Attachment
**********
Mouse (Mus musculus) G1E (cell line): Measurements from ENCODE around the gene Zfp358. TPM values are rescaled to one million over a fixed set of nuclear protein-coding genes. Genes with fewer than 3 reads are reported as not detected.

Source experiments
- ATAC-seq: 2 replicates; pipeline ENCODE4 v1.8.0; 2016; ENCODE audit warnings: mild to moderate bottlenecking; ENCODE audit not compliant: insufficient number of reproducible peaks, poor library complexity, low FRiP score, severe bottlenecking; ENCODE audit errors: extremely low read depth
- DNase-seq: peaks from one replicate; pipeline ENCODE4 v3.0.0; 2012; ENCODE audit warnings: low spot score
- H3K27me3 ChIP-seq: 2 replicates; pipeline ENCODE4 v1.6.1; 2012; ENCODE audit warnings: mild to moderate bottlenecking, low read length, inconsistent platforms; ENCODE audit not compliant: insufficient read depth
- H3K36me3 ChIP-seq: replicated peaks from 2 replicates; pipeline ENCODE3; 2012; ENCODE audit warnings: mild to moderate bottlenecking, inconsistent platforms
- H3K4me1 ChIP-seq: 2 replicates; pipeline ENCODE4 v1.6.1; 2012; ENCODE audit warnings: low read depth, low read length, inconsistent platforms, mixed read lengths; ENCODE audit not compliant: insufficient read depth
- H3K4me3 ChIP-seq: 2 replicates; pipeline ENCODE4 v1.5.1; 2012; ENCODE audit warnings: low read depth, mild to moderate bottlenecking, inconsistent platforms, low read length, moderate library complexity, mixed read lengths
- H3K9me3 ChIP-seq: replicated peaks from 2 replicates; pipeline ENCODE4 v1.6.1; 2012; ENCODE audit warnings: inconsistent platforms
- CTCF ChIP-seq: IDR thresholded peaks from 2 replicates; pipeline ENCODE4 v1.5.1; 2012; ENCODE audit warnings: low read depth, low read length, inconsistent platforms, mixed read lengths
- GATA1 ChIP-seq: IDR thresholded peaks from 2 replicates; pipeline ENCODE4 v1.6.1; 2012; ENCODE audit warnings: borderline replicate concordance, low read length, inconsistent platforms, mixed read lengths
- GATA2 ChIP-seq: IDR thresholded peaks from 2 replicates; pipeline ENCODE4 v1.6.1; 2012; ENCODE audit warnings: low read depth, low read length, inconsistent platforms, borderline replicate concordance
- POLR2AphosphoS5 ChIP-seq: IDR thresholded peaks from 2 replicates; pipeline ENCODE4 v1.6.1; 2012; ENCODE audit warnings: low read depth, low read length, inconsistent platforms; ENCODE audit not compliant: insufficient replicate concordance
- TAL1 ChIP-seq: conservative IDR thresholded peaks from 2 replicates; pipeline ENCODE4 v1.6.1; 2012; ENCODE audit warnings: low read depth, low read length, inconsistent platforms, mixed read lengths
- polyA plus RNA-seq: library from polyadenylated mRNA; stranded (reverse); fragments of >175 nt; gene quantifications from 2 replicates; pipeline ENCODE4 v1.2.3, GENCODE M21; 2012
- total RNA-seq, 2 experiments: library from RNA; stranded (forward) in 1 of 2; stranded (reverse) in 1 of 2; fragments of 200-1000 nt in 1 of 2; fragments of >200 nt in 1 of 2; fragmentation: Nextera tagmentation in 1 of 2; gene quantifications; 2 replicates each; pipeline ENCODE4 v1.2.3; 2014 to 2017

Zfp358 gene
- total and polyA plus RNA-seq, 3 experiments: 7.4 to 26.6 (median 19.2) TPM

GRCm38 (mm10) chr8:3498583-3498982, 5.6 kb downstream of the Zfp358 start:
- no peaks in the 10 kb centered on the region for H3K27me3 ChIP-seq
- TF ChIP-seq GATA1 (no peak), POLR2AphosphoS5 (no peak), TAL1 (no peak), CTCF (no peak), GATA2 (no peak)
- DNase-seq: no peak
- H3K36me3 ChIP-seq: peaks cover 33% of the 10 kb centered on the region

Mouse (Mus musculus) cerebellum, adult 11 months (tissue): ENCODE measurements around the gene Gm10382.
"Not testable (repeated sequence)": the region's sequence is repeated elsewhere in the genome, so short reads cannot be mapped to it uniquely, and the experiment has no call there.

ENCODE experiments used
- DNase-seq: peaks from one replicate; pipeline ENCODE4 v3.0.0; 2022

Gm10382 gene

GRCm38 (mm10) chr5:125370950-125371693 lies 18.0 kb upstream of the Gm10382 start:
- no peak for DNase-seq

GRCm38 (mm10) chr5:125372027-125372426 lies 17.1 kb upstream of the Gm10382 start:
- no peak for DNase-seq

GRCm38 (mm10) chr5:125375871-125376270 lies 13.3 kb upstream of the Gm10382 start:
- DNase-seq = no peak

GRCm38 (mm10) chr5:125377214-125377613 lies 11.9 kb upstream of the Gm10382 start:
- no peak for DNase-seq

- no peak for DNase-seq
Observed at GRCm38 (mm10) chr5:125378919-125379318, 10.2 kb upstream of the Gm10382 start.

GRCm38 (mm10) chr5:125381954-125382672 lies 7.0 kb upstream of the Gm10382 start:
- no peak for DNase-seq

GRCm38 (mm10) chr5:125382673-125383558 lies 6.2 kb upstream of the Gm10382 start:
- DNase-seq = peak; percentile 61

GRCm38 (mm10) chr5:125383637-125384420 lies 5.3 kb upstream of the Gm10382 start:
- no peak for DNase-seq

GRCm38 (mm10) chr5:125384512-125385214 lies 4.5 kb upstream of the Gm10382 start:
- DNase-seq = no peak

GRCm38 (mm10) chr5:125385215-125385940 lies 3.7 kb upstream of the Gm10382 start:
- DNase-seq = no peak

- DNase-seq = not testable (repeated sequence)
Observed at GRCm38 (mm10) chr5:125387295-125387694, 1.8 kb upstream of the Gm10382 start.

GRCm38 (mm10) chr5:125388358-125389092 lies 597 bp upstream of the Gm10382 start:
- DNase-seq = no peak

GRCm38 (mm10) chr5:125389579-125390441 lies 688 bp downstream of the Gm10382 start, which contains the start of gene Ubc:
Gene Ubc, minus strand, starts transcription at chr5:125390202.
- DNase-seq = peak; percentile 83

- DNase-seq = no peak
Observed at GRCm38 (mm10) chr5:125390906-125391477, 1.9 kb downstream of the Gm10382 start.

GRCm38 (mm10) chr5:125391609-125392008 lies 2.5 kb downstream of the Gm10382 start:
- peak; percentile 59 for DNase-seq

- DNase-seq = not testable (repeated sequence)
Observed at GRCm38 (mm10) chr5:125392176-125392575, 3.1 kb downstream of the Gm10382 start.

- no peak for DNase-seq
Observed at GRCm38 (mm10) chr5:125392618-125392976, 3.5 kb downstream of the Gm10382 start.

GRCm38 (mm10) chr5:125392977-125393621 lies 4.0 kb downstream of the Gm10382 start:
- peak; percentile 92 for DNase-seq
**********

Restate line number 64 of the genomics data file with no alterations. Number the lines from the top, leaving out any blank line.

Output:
GRCm38 (mm10) chr5:125392977-125393621 lies 4.0 kb downstream of the Gm10382 start: